Can Ferrari and Fia End Wait for Female F1 Driver?

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Ferrari drivers Charles Leclerc and Carlos Sainz. Italian GP 2021.

Both Ferrari drivers head through the Ascari chicane at Monza.

The representation of women in Formula One and across motorsport is staggeringly low in a male-dominated industry. The last female driver to compete in Formula One was Giovanna Amati 29 years ago.

However, she did not even earn a place on the grid in the Brazilian Grand Prix with Motor Racing Developments before the team opted to end her contract.

Research has pinpointed a number of reasons why there is a lack of diversity in motor racing. These have included doubts over the physical abilities of women to compete at the highest level compared to men in terms of handling the complexities of Formula One cars at high speeds.

There are also financial issues that have handed men greater opportunities due to sponsorship of training programmes that are solely geared towards male drivers. The lack of role models was also addressed, highlighting the fact that women are not usually seen around the starting grid unless in a promotional or media role.

Fortunately, this has been recognised of late by the FIA and Ferrari, who made strides to begin cultivating talent with the FIA Girls on Track – Rising Stars programme. The initiative was launched in 2020 to bring forward the next generation of drivers into the Ferrari system, offering the best three a chance to compete in the Formula 4 series.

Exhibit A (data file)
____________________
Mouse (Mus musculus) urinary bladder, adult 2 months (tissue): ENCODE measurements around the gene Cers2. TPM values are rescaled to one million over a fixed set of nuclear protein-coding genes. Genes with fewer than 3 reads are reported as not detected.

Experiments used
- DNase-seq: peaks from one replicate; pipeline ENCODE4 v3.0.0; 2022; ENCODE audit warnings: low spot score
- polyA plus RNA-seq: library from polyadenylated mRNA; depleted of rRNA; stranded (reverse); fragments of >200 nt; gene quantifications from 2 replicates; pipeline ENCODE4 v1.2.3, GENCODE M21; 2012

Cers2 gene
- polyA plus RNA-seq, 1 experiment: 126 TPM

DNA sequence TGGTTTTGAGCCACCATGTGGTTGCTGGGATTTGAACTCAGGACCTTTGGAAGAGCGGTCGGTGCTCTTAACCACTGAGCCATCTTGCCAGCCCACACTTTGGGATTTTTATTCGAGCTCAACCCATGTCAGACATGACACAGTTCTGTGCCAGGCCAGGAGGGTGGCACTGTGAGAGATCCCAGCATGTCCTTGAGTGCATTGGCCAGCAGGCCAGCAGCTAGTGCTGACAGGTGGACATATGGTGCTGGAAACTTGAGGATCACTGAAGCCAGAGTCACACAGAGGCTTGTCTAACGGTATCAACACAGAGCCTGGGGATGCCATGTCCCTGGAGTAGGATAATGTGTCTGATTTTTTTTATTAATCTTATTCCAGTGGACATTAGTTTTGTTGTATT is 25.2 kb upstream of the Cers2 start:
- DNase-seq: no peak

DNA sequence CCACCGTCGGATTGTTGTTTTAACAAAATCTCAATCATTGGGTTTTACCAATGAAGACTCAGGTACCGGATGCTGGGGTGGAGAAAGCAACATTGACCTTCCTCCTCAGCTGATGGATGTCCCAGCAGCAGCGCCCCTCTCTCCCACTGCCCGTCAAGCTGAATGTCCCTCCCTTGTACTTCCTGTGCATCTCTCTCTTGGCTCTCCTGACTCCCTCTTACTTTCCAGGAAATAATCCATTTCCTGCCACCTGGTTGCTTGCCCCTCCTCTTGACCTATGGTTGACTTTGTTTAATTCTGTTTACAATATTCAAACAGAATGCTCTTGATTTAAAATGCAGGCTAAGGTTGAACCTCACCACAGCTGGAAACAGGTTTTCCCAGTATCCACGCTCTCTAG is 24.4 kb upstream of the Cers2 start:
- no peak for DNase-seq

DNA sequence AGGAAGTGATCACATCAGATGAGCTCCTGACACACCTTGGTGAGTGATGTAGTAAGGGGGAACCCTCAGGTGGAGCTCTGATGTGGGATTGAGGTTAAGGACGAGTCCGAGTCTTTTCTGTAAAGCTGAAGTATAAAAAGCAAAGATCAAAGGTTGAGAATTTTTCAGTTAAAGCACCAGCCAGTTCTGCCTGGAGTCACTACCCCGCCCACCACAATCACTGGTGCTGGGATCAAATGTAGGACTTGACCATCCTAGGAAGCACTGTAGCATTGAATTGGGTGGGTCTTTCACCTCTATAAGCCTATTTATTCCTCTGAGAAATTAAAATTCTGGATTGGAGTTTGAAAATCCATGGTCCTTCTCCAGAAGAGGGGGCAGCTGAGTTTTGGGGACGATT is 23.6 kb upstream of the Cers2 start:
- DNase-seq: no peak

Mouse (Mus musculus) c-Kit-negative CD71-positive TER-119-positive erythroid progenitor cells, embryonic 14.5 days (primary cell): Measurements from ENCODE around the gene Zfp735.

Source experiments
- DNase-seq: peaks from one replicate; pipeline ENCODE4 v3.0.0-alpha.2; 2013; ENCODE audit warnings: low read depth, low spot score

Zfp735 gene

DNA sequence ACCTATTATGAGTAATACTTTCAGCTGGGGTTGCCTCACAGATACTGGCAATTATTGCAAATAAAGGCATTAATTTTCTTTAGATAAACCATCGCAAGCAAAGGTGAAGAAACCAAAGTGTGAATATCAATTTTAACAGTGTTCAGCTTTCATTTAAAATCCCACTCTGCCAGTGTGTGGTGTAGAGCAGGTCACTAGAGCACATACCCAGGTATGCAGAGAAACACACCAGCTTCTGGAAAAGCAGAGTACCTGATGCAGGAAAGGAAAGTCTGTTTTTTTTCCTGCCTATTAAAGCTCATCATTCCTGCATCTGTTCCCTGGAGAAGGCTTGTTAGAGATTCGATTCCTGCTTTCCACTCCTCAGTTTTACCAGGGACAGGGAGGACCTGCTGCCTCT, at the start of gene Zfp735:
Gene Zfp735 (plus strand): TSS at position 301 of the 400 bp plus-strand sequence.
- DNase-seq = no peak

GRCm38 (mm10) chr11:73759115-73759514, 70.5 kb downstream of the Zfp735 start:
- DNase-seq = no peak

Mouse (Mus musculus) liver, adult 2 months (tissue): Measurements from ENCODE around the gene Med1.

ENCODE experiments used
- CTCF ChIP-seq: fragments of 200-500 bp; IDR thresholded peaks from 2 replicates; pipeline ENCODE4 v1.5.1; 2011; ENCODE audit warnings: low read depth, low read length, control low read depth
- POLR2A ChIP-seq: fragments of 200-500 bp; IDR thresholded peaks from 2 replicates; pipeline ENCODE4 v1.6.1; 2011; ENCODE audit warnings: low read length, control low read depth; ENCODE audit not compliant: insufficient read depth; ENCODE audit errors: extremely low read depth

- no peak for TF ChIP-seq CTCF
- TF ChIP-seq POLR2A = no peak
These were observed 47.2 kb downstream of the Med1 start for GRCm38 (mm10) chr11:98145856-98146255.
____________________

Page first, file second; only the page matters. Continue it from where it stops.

Maya Weug was the successful female driver to secure a spot with the Italian outfit, who will hope that she can develop into an elite competitor behind the wheel. Ferrari have been starved of success since the departure of Michael Schumacher, last winning the Formula One Drivers’ Championship in 2007 with Kimi Raikkonen.

There has to be substance behind the move to include Weug in Ferrari’s academy rather than just a publicity stunt. Weug has proved that she can handle herself in the Formula 4 series in the 2021 campaign with solid performances for the Iron Lynx, although not quite of the standard of the elite drivers just yet.

She mustered a ninth-place finish in R3 at the Red Bull Ring in Austria. The Belgian still has a long way to go before she even contemplates rising through the ranks as she competes in a guest role in the series. However, with further expert training at Ferrari, she could make the grade even with a strong level of competition for places with the Italian outfit.

There will be a lot of interest in her progress, not only from Ferrari but from the FIA to confirm whether the Girls on Track initiative will be a success. It may not be that Weug has to become a superstar or even a stalwart of the track. She will need a level of success to ensure that the pathway continues into the future where the FIA will hope that a superstar could emerge from the programme.

There is an element of pressure on the Belgian to prove a point amid her rivals, but the early results are encouraging and hopefully the wait for a female driver on the Formula One grid is ended within the next 10 years.